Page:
Recent and Forthcoming Publications
Handmade: The Moving Image in the Artisanal Mode. (Under review at the University of California Press)
Co-editor, Nam June Paik: Selected Writings (Forthcoming, The MIT Press)
“Between Canvas and Celluloid: Painted Films and Filmed Paintings,” MIRAJ: The Moving Image Review & Art Journal, 3.2 (2015): 162-177.
“Nam June Paik’s TV Crown and the Origins of Media Interactivity,” Millennium Film Journal (Fall 2013): 88-93.
“Eradicating the Psychic Space Between Eye and Ear: Synthetic Film Sound’s Challenge to the Index,” Animation Journal 20 (2012): 51-85.
“Analog Circuit Palettes, Cathode Ray Canvases: Digital’s Analog, Experimental Past,” Film History 24.2 (Spring 2012): 135–57.
“The Joshua Light Show: Concrete Practices and Ephemeral Effects,” American Art 22.2 (Summer 2008): 17–21.
“Lumia Across Media: The Legacy of Thomas Wilfred’s Light Art,” in Thomas Wilfred (exhibition catalog, Yale University Art Gallery, forthcoming, 2017).
“Titles Are Forever: The Bond Title Sequences and Digital Culture,” in Bond Beyond Bond: Alternative Perspectives on the James Bond Franchise (Forthcoming, 2017).
“Echoes of the Earth: Handmade Film Ecologies,” in Process Cinema: Handmade Films in the Digital Era, eds. Scott MacKenzie and Janine Marchessault (Forthcoming, McGill-Queen’s University Press, 2016).
“ICYMI: The Moving Image Online” in The Routledge Companion to Media Studies and Digital Humanities (Forthcoming, Routledge, 2016).
“Getting Messy: Chance and Glitch in Contemporary Video Art,” in Abstract Video (University of California Press, 2015), 98-115.
“The Right Stuff?: Handmade special effects in commercial and industrial film,” in Special Effects: New Histories, Theories, Contexts, eds. Bob Rehak, Dan North, and Michael Duffy (BFI/Palgrave Macmillan, 2015), 224-240.
“From Canvas to Screen: Weimar Germany and the Birth of Abstract Cinema,” in A New History of German Cinema, eds. M. Richardson and J. Kapczynski (Rochester, NY: Camden House, 2012): 98-104.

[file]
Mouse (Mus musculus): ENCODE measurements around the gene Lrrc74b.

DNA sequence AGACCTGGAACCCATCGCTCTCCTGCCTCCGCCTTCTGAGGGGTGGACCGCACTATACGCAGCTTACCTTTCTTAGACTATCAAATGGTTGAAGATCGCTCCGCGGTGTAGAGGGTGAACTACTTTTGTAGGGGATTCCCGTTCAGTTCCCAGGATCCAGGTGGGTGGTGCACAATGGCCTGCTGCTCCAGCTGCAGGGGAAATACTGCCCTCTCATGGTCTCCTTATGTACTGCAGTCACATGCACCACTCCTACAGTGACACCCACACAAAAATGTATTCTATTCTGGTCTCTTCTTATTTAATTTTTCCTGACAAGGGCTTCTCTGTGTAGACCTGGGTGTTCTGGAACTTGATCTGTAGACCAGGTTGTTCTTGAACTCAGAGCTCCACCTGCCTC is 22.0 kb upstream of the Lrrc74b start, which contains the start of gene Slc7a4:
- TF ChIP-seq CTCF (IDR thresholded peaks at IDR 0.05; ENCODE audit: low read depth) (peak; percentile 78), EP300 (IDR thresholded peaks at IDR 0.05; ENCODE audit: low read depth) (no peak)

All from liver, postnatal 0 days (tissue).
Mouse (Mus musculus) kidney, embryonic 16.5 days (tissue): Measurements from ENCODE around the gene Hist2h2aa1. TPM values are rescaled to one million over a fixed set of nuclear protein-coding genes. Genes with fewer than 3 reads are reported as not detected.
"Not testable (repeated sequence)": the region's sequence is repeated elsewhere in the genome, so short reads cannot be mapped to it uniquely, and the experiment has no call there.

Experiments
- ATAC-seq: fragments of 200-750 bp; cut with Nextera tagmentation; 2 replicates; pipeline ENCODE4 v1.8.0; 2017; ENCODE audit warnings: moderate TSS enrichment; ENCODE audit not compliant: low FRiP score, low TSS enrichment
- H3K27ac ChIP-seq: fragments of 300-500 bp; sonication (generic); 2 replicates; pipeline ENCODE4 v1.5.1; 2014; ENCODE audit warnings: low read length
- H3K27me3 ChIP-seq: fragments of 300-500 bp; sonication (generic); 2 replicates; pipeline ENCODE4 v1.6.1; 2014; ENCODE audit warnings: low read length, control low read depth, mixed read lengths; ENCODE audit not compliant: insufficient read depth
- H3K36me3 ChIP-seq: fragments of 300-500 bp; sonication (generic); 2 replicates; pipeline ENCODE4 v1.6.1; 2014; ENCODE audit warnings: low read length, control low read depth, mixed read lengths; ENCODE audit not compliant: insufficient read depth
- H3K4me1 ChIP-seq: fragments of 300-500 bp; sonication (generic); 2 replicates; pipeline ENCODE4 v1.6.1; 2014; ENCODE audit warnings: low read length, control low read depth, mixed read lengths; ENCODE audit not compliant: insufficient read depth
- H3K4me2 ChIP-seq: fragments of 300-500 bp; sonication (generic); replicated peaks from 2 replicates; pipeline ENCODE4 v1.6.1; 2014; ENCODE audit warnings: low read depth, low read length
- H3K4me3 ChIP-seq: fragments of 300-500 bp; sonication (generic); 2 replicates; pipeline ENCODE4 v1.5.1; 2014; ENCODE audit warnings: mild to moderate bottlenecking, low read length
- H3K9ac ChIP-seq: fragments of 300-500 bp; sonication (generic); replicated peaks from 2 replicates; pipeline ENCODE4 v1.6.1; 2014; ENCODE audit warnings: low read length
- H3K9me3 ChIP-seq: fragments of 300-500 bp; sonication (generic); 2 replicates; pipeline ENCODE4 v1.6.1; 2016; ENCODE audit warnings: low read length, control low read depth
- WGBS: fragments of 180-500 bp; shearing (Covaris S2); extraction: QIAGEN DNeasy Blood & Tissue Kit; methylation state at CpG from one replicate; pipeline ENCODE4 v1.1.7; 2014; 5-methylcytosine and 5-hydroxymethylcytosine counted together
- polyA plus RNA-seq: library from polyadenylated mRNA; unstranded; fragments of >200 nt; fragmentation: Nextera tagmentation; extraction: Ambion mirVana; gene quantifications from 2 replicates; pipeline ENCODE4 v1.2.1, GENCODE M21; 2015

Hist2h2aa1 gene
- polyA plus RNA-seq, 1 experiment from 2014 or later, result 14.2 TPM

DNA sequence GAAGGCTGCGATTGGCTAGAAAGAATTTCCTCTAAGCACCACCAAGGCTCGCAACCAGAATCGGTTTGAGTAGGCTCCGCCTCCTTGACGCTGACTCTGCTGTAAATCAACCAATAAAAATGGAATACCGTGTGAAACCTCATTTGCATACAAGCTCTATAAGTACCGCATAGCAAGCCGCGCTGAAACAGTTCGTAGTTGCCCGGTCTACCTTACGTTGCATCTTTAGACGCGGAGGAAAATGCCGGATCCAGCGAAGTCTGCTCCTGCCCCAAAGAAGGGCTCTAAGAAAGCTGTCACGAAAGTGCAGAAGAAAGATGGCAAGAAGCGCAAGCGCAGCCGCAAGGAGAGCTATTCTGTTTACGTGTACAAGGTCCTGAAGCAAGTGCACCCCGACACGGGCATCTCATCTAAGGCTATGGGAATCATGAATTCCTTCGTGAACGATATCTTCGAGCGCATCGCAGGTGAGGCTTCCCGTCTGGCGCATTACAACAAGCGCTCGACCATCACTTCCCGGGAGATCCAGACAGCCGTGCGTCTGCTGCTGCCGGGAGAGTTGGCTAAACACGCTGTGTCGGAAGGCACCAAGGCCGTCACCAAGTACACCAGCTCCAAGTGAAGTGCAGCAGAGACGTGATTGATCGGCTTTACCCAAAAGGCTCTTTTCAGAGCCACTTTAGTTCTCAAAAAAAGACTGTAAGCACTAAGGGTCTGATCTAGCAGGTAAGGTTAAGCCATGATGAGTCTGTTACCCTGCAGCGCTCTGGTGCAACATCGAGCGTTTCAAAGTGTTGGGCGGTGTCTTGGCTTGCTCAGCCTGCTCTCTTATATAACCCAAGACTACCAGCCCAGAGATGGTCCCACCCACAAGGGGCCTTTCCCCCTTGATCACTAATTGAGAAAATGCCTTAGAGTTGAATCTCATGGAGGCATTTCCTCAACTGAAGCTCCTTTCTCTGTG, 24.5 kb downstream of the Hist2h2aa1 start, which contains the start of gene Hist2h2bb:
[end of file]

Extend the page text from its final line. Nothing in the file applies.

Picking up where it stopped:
“Gregory Zinman in conversation with Christopher Phillips,” in The 8 Train, eds. Josh Melnick and Angie Keefer (New York: Art in General, 2012): 61-67.
“Object Lesson: The Hologram,” The Atlantic online (Forthcoming, 2016).
“As Always . . . I Love Your TV-Reportages More Than TV Itself”: Nam June Paik’s Letters to John J. O’Connor (Smithsonian American Art Museum, 2014).
“Postwar: The Films of Daniel Eisenberg,” Afterimage 38.6 (May/June 2011): 41.
“Movement as Meaning in Experimental Film, by Daniel Barnett,” Movement: A Media Studies E-Journal 1.1 (Winter 2009).
Is it possible to define cinema? What is the relationship between the moving image and the other arts? How can other art practices inform our understanding of the moving image? What are the parameters of screen studies? These are the questions animating my research.
My current work attempts to address these issues via a study of handmade cinema—moving image works that are created by drawing, painting, or scratching directly onto celluloid—and the impact of these works on our conception of the moving image. I contend that these handmade films, which reject cinema’s putative “indexical relation” to reality in favor of abstract form, otherworldly color, textural richness, and sensory depth, serve as ideal objects with which to challenge—and subsequently, to reshape—our definition of what constitutes the moving image. I argue that this redefinition of the moving image, in turn, expands the parameters of screen studies, and forges a path to connect the moving image to the other arts.
Handmade films were—and continue to be—made by artists who seek to transcend the limitations of sculpture and painting. Rather than represent the world by photographic means, these artists create new ways of seeing via abstractions in time. Through an investigation of the conceptual underpinnings of, as well as the technical approaches to this strain of experimental filmmaking, I bring to light affinities between the avant-gardes in film and in the other arts that have previously been considered divergent. Recovering the tools, methods, and intentions of this shadow history of the moving image will enlighten our understanding of the intersection of art and cinema in the twentieth century. What is more, as the means of moving image production continue to change, and as artists increasingly engage with the moving image, this history will enrich our appreciation of what is to come.
I believe that studying the procedural and conceptual approaches to these diverse strains of craft-informed, time-based media practices allows for the recovery of neglected intermedial works from the realms of light, kinetic, and performance art. My goal, in this investigation, is to support the assertion that it is time to stop asking the question, “What is cinema?,” in favor of a more productive inquiry: “How do we best understand the moving image?”